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Sinus infections are more common in people who have a deviated septum or nasal polyps. People with a weak immune system are also more likely to get sinusitis.
Children can be more susceptible to sinusitis if they go to daycare or preschool, and it’s more common among children who use a pacifier, drink from a bottle or are exposed to secondhand smoke. Smoking is a risk factor for adults—that’s because smoke irritates the nasal passages.
Acute sinusitis has similar symptoms to a cold. These include facial pain, sneezing, and a runny or stuffy nose. A sinus infection can last two to four weeks. However, some people have chronic or recurrent sinusitis
Other symptoms of a sinus infection may include:
Often, symptoms are worse in the morning. That’s because mucus collects in the nasal passages during the night.
With chronic sinusitis, symptoms typically occur for longer than 12 weeks. You may also have more severe symptoms, including fatigue. Recurrent sinusitis clears up but returns, and you may have infections several times a year.
If you think you have a sinus infection, it’s important to see a doctor. He or she can rule out other conditions that cause the same symptoms, such as a cold, flu or allergies.
Some sinus infections can be treated with over-the-counter medications called decongestants. Avoid using these for more than a few days, though, because using them for too long can make symptoms worse.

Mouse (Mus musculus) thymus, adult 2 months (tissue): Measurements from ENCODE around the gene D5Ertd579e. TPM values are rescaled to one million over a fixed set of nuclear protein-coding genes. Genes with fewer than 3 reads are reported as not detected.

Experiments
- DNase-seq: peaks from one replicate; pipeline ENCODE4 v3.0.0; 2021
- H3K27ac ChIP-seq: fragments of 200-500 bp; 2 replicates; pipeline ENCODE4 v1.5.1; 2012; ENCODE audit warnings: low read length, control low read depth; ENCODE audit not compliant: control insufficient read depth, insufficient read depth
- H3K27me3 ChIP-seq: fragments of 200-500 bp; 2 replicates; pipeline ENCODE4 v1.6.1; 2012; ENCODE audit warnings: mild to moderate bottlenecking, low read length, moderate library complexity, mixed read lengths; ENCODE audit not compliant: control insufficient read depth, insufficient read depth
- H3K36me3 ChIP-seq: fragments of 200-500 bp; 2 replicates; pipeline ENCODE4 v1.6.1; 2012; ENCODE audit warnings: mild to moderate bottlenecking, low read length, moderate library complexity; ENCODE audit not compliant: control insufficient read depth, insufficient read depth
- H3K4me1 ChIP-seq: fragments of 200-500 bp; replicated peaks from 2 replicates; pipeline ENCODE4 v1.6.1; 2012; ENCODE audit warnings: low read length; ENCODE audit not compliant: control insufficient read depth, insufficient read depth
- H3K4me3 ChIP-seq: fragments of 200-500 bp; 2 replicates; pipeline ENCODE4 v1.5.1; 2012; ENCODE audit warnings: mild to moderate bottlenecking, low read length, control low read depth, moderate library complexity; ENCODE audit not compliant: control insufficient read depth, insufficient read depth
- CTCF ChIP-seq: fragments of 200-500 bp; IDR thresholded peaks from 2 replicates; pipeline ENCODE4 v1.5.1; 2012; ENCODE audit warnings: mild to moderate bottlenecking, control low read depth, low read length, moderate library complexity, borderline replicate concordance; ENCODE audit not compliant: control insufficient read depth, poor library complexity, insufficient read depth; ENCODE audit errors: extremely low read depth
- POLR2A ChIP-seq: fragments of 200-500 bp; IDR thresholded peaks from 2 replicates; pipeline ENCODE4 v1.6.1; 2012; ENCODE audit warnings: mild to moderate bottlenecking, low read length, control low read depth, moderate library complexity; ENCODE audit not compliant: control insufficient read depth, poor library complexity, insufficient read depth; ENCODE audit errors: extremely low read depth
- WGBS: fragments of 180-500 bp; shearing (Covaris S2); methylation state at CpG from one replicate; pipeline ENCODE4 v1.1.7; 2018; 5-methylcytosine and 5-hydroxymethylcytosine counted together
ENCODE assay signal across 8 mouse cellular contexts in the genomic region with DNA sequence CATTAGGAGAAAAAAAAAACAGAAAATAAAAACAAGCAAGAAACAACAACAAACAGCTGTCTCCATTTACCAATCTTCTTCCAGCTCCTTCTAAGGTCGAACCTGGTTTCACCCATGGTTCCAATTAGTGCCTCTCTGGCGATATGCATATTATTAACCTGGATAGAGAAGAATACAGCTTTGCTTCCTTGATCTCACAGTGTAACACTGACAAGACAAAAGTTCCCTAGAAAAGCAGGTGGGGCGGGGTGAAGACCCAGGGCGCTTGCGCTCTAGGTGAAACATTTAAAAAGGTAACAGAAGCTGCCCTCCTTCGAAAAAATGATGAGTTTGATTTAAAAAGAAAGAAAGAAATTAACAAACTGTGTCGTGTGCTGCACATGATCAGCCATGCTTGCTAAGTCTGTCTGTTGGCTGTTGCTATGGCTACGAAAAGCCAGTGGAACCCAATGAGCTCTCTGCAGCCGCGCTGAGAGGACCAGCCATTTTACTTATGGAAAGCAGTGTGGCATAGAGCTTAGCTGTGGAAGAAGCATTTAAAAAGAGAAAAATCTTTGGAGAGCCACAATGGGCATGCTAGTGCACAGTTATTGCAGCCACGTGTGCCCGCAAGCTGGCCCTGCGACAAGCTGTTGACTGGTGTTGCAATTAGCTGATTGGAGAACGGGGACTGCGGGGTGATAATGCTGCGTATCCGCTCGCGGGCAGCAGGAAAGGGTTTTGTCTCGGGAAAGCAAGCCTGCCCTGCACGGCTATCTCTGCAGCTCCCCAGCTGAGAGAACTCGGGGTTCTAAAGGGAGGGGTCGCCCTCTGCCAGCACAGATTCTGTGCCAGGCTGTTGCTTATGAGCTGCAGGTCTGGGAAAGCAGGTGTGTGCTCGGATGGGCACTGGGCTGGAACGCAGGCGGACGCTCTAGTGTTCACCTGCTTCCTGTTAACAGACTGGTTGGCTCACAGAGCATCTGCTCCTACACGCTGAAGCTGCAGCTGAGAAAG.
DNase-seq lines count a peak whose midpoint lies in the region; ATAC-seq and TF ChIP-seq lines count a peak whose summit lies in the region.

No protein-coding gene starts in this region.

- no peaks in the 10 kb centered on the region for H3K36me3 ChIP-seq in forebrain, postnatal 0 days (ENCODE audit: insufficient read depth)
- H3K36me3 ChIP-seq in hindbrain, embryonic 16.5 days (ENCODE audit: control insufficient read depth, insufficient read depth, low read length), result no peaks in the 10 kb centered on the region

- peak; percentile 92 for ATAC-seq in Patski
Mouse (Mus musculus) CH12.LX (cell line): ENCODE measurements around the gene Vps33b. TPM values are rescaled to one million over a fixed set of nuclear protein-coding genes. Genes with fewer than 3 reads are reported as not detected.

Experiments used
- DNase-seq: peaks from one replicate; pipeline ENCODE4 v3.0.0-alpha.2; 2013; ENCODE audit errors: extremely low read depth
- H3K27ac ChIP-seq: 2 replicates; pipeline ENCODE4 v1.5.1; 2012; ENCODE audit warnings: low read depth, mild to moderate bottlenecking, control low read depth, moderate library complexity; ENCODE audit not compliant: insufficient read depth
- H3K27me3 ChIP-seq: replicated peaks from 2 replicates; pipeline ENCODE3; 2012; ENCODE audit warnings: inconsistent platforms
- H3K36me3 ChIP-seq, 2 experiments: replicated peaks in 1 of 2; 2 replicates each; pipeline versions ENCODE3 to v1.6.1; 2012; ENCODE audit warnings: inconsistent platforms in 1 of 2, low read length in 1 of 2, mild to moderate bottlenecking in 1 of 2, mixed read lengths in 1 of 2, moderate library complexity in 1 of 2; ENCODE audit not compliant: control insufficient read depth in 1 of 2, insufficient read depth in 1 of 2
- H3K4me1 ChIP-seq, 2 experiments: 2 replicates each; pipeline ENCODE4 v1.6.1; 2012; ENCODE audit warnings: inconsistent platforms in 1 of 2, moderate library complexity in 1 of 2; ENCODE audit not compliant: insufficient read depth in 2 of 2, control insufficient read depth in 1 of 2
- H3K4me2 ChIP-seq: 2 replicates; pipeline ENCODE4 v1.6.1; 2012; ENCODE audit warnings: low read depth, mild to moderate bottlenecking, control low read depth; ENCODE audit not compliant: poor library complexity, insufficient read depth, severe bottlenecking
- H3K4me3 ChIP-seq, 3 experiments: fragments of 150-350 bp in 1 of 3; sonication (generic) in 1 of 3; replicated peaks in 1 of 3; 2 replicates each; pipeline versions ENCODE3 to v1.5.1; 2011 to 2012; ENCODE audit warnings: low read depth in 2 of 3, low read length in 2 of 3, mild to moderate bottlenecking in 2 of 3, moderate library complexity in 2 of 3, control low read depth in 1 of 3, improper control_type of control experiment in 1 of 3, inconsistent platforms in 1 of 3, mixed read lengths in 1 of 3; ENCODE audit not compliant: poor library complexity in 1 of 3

Before taking this type of over-the-counter medication, talk to your doctor. Decongestants may not be safe for you to take if you have problems sleeping, glaucoma, prostate issues or high blood pressure.
Saline nasal sprays and nose drops can make it easier to breathe while the infection heals.
Antibiotics and Immunotherapy
Antibiotics may be prescribed for 10 to 14 days. Immunotherapy may help if you have a weak immune system.
Self-care can also help with sinus infection symptoms. Using a vaporizer or taking a hot shower, for example, allows warm, moist air to clear your nasal passages. Warm compresses can also relieve facial pressure and pain.
Your doctor may prescribe steroids for severe sinus infections. For chronic infections, it’s essential to treat the cause. For example, controlling allergies can prevent sinusitis.
Sinus infections most often develop from the common cold, so taking steps to protect yourself from the cold, like washing your hands frequently, can prevent sinus infections. You may also want to use a humidifier in your home to help keep sinuses moist and prevent infection from occurring. If you smoke, quitting can also reduce your risk.
Call the doctor if you have symptoms of a sinus infection. He or she can recommend the best treatment for you.
“What is Sinusitis?” WebMD.
“Sinus Infection Symptoms.” Healthline.
“Acute Sinusitis.” Mayo Clinic.
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This information is not intended to replace the advice of a medical professional. You should always consult your doctor before making decisions about your health.